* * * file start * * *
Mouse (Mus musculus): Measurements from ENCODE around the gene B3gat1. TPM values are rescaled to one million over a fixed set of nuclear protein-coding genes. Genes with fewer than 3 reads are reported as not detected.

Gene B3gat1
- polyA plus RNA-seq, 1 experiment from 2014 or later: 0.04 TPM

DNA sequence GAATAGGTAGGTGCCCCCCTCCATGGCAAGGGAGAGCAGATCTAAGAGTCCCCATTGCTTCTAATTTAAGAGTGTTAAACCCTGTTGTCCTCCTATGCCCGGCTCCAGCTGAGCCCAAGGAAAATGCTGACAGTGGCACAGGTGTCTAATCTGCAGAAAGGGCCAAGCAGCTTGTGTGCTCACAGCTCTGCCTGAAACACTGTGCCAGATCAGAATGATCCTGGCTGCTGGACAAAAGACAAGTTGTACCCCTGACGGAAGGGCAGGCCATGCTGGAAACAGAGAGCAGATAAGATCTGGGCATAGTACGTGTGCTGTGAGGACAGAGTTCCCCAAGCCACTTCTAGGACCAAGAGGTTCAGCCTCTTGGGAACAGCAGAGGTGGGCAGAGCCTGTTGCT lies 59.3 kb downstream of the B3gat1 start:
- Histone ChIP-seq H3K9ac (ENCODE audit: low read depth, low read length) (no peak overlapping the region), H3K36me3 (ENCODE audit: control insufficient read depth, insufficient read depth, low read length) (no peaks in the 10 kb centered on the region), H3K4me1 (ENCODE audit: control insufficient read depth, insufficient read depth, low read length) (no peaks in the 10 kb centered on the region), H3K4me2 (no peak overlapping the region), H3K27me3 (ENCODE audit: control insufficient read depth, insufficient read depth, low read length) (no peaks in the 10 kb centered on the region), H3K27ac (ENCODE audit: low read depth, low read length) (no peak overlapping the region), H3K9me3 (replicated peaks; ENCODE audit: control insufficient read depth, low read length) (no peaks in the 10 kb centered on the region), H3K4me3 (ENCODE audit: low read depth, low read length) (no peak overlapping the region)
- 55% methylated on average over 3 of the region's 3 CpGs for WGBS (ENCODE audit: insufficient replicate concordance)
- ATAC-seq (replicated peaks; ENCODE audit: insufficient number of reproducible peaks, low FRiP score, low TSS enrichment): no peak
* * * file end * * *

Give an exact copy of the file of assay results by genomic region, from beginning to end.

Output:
Mouse (Mus musculus): Measurements from ENCODE around the gene B3gat1. TPM values are rescaled to one million over a fixed set of nuclear protein-coding genes. Genes with fewer than 3 reads are reported as not detected.

Gene B3gat1
- polyA plus RNA-seq, 1 experiment from 2014 or later: 0.04 TPM

DNA sequence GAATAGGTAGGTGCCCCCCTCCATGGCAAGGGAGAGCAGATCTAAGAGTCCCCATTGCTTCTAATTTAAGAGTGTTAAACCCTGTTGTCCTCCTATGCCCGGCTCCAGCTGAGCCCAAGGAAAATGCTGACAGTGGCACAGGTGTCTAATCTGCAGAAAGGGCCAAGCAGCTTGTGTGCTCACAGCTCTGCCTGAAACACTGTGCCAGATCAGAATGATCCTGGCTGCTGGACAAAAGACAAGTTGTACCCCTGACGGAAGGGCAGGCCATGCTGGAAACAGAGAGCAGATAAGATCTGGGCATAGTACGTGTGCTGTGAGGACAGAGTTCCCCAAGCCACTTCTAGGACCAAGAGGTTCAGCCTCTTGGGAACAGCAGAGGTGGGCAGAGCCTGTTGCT lies 59.3 kb downstream of the B3gat1 start:
- Histone ChIP-seq H3K9ac (ENCODE audit: low read depth, low read length) (no peak overlapping the region), H3K36me3 (ENCODE audit: control insufficient read depth, insufficient read depth, low read length) (no peaks in the 10 kb centered on the region), H3K4me1 (ENCODE audit: control insufficient read depth, insufficient read depth, low read length) (no peaks in the 10 kb centered on the region), H3K4me2 (no peak overlapping the region), H3K27me3 (ENCODE audit: control insufficient read depth, insufficient read depth, low read length) (no peaks in the 10 kb centered on the region), H3K27ac (ENCODE audit: low read depth, low read length) (no peak overlapping the region), H3K9me3 (replicated peaks; ENCODE audit: control insufficient read depth, low read length) (no peaks in the 10 kb centered on the region), H3K4me3 (ENCODE audit: low read depth, low read length) (no peak overlapping the region)
- 55% methylated on average over 3 of the region's 3 CpGs for WGBS (ENCODE audit: insufficient replicate concordance)
- ATAC-seq (replicated peaks; ENCODE audit: insufficient number of reproducible peaks, low FRiP score, low TSS enrichment): no peak